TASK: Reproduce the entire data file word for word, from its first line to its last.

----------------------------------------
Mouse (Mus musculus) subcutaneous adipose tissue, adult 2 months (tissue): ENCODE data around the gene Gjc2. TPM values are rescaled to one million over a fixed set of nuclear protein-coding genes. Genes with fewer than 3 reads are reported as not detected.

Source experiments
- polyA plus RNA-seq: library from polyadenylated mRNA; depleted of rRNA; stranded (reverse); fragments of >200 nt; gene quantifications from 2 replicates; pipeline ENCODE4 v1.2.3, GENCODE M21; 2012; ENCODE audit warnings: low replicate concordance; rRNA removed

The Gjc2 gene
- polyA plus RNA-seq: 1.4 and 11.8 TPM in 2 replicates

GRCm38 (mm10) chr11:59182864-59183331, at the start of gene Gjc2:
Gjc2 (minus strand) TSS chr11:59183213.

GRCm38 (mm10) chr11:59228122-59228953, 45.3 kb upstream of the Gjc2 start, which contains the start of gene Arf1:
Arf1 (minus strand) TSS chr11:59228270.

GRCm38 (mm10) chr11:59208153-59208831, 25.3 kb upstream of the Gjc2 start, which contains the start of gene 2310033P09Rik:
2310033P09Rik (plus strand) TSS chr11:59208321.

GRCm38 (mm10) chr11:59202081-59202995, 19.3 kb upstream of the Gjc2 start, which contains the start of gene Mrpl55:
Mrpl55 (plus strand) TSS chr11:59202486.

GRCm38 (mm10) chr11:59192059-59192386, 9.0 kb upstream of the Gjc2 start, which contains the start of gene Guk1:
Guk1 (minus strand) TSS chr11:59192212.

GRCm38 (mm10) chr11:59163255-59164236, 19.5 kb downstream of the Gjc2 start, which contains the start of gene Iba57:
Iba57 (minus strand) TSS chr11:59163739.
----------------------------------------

Mouse (Mus musculus) subcutaneous adipose tissue, adult 2 months (tissue): ENCODE data around the gene Gjc2. TPM values are rescaled to one million over a fixed set of nuclear protein-coding genes. Genes with fewer than 3 reads are reported as not detected.

Source experiments
- polyA plus RNA-seq: library from polyadenylated mRNA; depleted of rRNA; stranded (reverse); fragments of >200 nt; gene quantifications from 2 replicates; pipeline ENCODE4 v1.2.3, GENCODE M21; 2012; ENCODE audit warnings: low replicate concordance; rRNA removed

The Gjc2 gene
- polyA plus RNA-seq: 1.4 and 11.8 TPM in 2 replicates

GRCm38 (mm10) chr11:59182864-59183331, at the start of gene Gjc2:
Gjc2 (minus strand) TSS chr11:59183213.

GRCm38 (mm10) chr11:59228122-59228953, 45.3 kb upstream of the Gjc2 start, which contains the start of gene Arf1:
Arf1 (minus strand) TSS chr11:59228270.

GRCm38 (mm10) chr11:59208153-59208831, 25.3 kb upstream of the Gjc2 start, which contains the start of gene 2310033P09Rik:
2310033P09Rik (plus strand) TSS chr11:59208321.

GRCm38 (mm10) chr11:59202081-59202995, 19.3 kb upstream of the Gjc2 start, which contains the start of gene Mrpl55:
Mrpl55 (plus strand) TSS chr11:59202486.

GRCm38 (mm10) chr11:59192059-59192386, 9.0 kb upstream of the Gjc2 start, which contains the start of gene Guk1:
Guk1 (minus strand) TSS chr11:59192212.

GRCm38 (mm10) chr11:59163255-59164236, 19.5 kb downstream of the Gjc2 start, which contains the start of gene Iba57:
Iba57 (minus strand) TSS chr11:59163739.